Rural and Urban Differences in the Associations between Characteristics of the Community Food Environment and Fruit and Vegetable Intake

Program for Research in Nutrition and Health Disparities, Department of Social and Behavioral Health, School of Rural Public Health, Texas A&M Health Science Center, College Station, TX 77843-1266, USA.
Journal of nutrition education and behavior (Impact Factor: 1.36). 05/2011; 43(6):426-33. DOI: 10.1016/j.jneb.2010.07.001
Source: PubMed


To examine the relationship between measures of the household and retail food environments and fruit and vegetable (FV) intake in both urban and rural environmental contexts.
A cross-sectional design was used. Data for FV intake and other characteristics were collected via survey instrument and geocoded to the objective food environment based on a ground-truthed (windshield audit) survey of the retail food environment.
One urban and 6 contiguous rural counties.
This study involved 2,556 residents of the Brazos Valley, Texas, who were selected through random-digit dialing.
Two-item scale of FV intake.
Data were analyzed using chi-square analysis, 2-sample t tests, and linear regression.
Distance to supermarket or supercenter was insignificant in the urban model, but significant in the rural model (β = -.014, P < .010, confidence interval = -.024, -.003).
Retail food environments have different impacts on FV intake in urban and rural settings. Interventions to improve FV intake in these settings should account for the importance of distance to the retail food environment in rural settings.

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    • "Women living in rural areas tend to be uninsured, older, poorer, less educated, and have higher rates of chronic health conditions, and disabilities than their urban coun- terparts[9]. Rural midlife and older women are often isolated, without access to appropriate physical activity opportunities, affordable healthy food, and healthcare services6781011121314151617181920212223242526. Importantly, women are also 20 % more likely than men to die of heart disease; despite this, many women are unaware that they are at risk for CVD[27]. "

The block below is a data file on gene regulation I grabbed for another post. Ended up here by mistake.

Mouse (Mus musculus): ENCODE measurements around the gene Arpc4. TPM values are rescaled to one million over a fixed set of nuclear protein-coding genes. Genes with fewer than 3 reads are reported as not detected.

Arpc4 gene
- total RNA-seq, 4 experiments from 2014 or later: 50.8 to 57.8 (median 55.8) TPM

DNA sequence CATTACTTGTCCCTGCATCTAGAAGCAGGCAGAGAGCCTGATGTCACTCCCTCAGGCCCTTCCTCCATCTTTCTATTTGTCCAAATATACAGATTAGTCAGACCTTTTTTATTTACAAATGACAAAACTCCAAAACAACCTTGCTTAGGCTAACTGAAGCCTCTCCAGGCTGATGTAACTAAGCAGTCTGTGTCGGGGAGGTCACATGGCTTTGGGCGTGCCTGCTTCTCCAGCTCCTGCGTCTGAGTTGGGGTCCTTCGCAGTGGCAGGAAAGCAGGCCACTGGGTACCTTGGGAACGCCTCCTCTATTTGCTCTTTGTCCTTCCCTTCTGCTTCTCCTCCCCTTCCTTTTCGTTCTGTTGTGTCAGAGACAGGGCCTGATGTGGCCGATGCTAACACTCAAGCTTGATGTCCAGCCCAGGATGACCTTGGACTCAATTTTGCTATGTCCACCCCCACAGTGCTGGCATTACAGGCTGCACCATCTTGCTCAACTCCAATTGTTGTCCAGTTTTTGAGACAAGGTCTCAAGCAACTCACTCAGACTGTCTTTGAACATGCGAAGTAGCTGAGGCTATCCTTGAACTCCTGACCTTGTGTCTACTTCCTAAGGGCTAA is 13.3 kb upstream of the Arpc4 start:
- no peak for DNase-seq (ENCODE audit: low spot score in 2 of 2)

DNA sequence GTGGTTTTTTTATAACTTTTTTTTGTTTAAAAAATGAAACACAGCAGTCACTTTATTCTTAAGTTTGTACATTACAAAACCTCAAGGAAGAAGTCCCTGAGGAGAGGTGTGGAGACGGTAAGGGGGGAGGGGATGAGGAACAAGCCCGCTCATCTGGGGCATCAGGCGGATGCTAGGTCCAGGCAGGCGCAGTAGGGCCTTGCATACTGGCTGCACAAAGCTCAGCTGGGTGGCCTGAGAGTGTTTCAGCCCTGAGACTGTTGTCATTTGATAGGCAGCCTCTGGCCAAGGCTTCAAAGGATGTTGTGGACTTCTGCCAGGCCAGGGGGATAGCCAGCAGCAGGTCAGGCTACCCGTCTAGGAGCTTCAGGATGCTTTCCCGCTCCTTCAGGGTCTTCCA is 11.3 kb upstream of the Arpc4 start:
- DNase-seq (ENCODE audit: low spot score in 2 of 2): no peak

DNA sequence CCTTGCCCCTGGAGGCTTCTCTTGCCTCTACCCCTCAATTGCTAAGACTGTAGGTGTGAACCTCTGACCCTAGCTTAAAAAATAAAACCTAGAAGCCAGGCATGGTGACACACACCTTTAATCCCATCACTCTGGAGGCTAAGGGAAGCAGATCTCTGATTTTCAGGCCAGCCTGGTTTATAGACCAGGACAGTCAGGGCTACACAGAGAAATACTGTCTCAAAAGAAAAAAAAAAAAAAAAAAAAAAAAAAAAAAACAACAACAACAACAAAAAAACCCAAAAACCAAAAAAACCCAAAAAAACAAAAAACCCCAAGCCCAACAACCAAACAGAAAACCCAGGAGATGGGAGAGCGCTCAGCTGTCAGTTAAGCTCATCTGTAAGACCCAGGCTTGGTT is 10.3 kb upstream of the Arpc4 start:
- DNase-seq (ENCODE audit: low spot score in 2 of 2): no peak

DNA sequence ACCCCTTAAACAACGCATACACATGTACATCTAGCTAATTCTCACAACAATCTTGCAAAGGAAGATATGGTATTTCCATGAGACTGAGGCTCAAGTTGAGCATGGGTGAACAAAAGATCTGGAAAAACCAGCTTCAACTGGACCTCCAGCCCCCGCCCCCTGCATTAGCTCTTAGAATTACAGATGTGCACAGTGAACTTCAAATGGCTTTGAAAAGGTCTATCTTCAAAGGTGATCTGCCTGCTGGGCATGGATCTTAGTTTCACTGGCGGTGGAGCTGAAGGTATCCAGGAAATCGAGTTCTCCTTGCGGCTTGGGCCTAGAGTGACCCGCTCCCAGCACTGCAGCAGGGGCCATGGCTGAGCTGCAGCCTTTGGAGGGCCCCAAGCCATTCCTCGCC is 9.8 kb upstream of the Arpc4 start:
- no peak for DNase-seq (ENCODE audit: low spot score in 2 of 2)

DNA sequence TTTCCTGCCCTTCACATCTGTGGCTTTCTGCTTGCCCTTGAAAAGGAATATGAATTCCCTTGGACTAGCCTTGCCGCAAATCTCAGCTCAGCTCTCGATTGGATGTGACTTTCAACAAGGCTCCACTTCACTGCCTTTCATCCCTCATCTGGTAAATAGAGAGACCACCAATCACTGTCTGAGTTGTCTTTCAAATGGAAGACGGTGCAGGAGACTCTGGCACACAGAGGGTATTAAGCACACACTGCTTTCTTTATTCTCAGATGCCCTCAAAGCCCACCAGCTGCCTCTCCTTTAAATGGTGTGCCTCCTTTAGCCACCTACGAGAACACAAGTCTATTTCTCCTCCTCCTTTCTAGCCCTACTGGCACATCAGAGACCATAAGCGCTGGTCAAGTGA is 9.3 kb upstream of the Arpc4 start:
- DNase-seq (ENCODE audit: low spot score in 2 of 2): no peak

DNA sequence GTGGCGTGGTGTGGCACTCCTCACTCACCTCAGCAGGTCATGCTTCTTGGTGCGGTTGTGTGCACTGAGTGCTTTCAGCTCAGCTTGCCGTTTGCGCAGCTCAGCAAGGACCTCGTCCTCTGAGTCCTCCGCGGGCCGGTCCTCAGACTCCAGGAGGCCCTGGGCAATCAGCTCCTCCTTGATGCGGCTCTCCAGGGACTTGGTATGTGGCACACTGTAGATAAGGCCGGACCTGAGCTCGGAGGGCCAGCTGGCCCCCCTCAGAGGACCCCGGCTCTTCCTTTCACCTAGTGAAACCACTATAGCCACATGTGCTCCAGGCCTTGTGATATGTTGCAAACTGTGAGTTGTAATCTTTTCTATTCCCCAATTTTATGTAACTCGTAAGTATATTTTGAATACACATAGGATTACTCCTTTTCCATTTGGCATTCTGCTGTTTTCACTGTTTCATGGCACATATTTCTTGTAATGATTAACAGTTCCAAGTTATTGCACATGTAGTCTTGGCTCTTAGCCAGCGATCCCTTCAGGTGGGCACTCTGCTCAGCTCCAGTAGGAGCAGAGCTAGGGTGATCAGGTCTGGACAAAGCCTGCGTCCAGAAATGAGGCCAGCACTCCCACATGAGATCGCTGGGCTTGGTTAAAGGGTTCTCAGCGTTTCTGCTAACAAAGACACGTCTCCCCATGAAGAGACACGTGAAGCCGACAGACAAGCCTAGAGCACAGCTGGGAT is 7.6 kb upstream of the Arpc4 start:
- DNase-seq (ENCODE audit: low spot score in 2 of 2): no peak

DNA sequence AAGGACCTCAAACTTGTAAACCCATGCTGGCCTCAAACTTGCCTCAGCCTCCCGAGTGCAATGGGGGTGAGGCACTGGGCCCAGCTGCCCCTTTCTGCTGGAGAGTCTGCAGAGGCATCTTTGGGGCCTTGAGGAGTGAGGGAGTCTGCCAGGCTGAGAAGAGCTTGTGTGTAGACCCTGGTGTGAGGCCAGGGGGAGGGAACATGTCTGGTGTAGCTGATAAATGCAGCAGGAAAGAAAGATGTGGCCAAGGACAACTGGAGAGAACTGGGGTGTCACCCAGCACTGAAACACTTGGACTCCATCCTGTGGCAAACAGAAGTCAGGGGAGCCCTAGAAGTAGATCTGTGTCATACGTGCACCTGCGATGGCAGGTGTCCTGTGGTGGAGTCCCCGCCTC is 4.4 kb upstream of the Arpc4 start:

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    ABSTRACT: Background Cardiovascular disease is the leading cause of death in the United States and places substantial burden on the health care system. Rural populations, especially women, have considerably higher rates of cardiovascular disease, influenced by poverty, environmental factors, access to health care, and social and cultural attitudes and norms. Methods/Design This community-based study will be a two-arm randomized controlled efficacy trial comparing a multi-level, community program (Strong Hearts, Healthy Communities) with a minimal intervention control program (Strong Hearts, Healthy Women). Strong Hearts, Healthy Communities was developed by integrating content from three evidence-based programs and was informed by extensive formative research (e.g. community assessments, focus groups, and key informant interviews). Classes will meet twice weekly for one hour for 24 weeks and focus on individual-level skill building and behavior change; social and civic engagement are also core programmatic elements. Strong Hearts, Healthy Women will meet monthly for hour-long sessions over the 24 weeks covering similar content in a general, condensed format. Overweight, sedentary women 40 years of age and older from rural, medically underserved communities (12 in Montana and 4 in New York) will be recruited; sites, pair-matched based on rurality, will be randomized to full or minimal intervention. Data will be collected at baseline, midpoint, intervention completion, and six-month, one-year, and eighteen months post-intervention. The primary outcome is change in body weight; secondary outcomes include physiologic, anthropometric, behavioral, and psychosocial variables. In the full intervention, engagement of participants’ friends and family members in partnered activities and community events is an intervention target, hypothesizing that there will be a reciprocal influence of physical activity and diet behavior between participants and their social network. Family members and/or friends will be invited to complete baseline and follow-up questionnaires about their health behaviors and environment, height and weight, and attitudes and beliefs. Discussion Strong Hearts, Healthy Communities aims to reduce cardiovascular disease morbidity and mortality, improve quality of life, and reduce cardiovascular disease-related health care burden in underserved rural communities. If successful, the long-term goal is for the program to be nationally disseminated, providing a feasible model to reduce cardiovascular disease in rural settings. Trial registration Identifier: NCT02499731 Registered on July 1, 2015.